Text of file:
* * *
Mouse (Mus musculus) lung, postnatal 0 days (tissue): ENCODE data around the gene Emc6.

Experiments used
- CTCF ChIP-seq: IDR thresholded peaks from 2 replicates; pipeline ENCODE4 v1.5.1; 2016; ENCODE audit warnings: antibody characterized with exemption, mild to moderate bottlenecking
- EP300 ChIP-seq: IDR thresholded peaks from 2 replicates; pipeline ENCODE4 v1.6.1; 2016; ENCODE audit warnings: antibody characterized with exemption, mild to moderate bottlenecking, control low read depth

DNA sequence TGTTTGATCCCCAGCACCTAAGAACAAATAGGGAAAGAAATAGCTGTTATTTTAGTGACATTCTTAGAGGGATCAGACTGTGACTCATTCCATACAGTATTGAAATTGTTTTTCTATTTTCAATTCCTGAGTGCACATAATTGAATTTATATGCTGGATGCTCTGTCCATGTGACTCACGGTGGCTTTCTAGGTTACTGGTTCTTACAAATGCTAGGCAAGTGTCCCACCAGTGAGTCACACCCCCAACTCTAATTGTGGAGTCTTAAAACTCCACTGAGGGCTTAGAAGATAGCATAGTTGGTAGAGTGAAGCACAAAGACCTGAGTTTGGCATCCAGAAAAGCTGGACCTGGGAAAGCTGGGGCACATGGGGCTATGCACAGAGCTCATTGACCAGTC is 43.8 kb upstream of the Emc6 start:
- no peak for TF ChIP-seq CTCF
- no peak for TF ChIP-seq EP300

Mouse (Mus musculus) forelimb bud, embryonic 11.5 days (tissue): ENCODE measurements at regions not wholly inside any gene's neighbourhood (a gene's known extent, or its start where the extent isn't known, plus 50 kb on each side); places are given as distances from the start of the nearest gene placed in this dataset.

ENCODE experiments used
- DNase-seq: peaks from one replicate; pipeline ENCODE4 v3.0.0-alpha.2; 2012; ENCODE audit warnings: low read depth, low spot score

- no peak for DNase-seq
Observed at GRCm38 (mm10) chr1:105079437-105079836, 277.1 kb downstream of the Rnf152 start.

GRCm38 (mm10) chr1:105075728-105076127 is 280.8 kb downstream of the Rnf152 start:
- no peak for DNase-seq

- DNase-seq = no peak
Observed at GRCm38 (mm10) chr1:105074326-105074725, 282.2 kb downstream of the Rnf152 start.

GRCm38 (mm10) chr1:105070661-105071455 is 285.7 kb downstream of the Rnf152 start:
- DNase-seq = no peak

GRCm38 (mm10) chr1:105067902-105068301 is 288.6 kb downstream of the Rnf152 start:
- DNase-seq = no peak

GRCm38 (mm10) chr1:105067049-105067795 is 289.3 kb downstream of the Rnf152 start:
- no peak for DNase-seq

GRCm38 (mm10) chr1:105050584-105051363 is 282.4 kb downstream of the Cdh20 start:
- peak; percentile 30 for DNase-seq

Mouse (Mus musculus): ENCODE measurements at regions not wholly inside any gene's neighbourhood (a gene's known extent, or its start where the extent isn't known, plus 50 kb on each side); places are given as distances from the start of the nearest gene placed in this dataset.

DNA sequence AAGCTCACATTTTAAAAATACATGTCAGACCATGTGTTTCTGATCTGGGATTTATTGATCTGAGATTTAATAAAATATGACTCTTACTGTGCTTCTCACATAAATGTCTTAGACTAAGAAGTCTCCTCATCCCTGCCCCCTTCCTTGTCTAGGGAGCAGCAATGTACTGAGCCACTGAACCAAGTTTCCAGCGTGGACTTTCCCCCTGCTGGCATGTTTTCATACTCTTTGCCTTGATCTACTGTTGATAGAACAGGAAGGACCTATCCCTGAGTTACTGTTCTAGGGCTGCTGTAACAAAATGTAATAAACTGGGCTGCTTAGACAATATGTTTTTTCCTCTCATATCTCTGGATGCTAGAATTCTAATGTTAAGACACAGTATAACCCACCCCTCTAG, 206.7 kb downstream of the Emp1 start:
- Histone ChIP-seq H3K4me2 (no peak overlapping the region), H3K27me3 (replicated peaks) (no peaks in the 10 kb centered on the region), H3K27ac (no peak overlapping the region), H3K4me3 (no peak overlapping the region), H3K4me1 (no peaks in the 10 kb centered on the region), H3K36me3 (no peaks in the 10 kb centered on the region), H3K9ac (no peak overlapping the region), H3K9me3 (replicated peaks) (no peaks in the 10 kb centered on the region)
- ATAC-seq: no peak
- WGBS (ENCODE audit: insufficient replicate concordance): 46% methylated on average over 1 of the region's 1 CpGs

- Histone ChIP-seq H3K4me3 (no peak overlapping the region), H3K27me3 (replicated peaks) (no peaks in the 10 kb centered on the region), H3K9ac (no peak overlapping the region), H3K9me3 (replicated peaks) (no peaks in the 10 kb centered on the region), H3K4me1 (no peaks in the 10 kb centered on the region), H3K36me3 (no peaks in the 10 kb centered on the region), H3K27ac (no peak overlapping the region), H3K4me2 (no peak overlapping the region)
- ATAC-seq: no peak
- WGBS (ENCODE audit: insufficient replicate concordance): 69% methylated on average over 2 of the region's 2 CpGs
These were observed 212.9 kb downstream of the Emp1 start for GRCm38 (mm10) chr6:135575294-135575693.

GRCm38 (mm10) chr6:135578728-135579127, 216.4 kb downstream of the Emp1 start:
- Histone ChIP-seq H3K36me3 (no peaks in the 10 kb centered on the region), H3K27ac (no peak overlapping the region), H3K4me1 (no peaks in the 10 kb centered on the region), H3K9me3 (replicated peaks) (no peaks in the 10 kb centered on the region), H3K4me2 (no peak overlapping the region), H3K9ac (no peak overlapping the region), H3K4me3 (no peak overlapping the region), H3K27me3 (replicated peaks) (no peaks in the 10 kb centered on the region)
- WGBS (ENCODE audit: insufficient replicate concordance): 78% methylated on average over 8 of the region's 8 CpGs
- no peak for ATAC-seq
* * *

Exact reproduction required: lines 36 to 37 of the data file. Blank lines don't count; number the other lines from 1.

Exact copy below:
- WGBS (ENCODE audit: insufficient replicate concordance): 78% methylated on average over 8 of the region's 8 CpGs
- no peak for ATAC-seq